Returning again to FIGS. 2, 3, and 4, the expandable arms 26 are connected at their ends on the connecting end side of the working end to a slidable outer shaft or tube 52 under a connecting sleeve 36 and at their opposite ends to the rings 42 and 46 that are fixedly mounted in the working end tip 30 under a tip sleeve 38. The sleeves 36 and 38 can be fabricated from polyimide. The sleeve 38 not only provides a smooth transition from the outer shaft to the arms and vice versa, but also provides a redundant attachment of the arms to the catheter. As described above, the ends of the arms are attached to the catheter shaft by epoxy. The sleeve 38 is tightly mounted over the arm ends and epoxy to also hold the arms to the shaft. The slidable outer tube controls the extent of the expansion of the arms 26 for proper treatment of vein lumina having different inner diameters. An inner stop tube 54 is connected to the slidable tube 52 and moves with it, acting as a stop device by making contact with a stop surface 56 that is fixed in position to the working end tip 30. The inner stop tube 54 thus interacts with the stop surface 56 to limit the amount of expansion of the expandable arms 26.
Referring now to FIG. 4, the slidable tube 52 extends to the connecting end 32 and the arms 26 are in their contracted or collapsed positions. As the tube 52 is slid in the direction of the working end 24, it causes the ends 34 of the expandable arms 26 to move closer together thus causing the center section of the arms, with their electrodes 22, to expand outwardly from the catheter shaft, as shown in FIGS. 2 and 3, to make contact with the vein wall. Thus, as the outer slidable tube 52 is moved towards and away from the working end 24 of the catheter in response to movement at a control actuator 58 located at the connecting end 32 of the catheter, the electrodes 22 are urged radially outward and inward, respectively. The working end tip 30 essentially remains stationary while the outer slidable tube 52 is moved. The outer slidable tube 52 may be moved a preset distance to cause the arms 26 to bow outwardly to a known diameter. Such known diameter or diameters may be indicated by gradients or other indicia placed on the actuator 58. By manipulating the slidable outer tube 52 to adjust the effective diameter of the electrodes 22, contact between the electrodes 22 and the venous tissue can be established and subsequently maintained during shrinkage.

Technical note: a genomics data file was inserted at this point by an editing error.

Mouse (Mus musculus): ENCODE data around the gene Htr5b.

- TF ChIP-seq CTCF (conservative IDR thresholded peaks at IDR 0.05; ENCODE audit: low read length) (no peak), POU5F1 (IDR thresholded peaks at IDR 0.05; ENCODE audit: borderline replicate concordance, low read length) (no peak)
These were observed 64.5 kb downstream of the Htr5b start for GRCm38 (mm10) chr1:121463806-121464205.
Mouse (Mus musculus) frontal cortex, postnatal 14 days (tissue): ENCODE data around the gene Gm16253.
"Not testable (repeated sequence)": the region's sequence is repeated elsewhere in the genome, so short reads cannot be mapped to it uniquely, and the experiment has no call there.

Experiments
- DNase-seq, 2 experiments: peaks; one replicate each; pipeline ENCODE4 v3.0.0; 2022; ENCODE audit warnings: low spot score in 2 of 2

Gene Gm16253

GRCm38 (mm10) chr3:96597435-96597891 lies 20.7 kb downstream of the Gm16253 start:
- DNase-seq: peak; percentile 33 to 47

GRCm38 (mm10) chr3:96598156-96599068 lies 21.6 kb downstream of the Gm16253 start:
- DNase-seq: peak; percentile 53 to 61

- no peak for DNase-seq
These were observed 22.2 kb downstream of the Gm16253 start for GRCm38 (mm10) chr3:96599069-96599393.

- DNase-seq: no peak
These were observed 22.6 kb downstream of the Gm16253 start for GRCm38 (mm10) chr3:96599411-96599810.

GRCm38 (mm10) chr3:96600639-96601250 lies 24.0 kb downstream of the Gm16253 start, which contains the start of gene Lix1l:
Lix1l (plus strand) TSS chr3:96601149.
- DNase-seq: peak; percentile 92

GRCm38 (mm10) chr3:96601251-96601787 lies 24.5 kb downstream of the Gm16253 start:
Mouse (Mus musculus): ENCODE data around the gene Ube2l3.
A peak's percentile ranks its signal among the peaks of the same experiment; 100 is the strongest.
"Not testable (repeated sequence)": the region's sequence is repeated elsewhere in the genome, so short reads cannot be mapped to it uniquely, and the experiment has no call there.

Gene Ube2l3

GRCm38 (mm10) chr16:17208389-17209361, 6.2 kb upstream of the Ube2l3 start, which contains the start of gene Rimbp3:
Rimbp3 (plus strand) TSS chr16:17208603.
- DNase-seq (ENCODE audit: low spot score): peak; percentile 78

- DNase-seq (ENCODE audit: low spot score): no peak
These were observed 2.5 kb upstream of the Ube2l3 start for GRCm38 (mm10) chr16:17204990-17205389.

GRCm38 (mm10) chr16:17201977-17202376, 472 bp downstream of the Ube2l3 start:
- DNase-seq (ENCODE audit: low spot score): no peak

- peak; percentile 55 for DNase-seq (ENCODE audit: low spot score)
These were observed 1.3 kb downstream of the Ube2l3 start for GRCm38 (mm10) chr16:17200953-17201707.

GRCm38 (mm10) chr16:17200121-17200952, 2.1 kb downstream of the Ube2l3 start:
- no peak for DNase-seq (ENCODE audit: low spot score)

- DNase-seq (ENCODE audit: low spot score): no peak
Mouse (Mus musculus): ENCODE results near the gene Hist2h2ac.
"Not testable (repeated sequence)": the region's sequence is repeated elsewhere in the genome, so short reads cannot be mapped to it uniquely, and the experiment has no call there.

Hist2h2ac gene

The control actuator 58 may take the form of a sliding switch 59, a lever, a threaded control knob, or other suitable mechanism, preferably one that can provide fine control over the movement of slidable outer tube 52. By using the control actuator 58 to move the tube 52, the effective diameter of the electrodes 22 can be closely controlled for treating vein lumina to provide varying degrees of vein shrinkage and precise control of the final desired diameter. The outer tube 52 is preferably designed to minimize axial compressibility of the tube 52 in order to reduce the necessity for large movements by the actuator 58, and to prevent the undesired collapse of the expandable arms 26.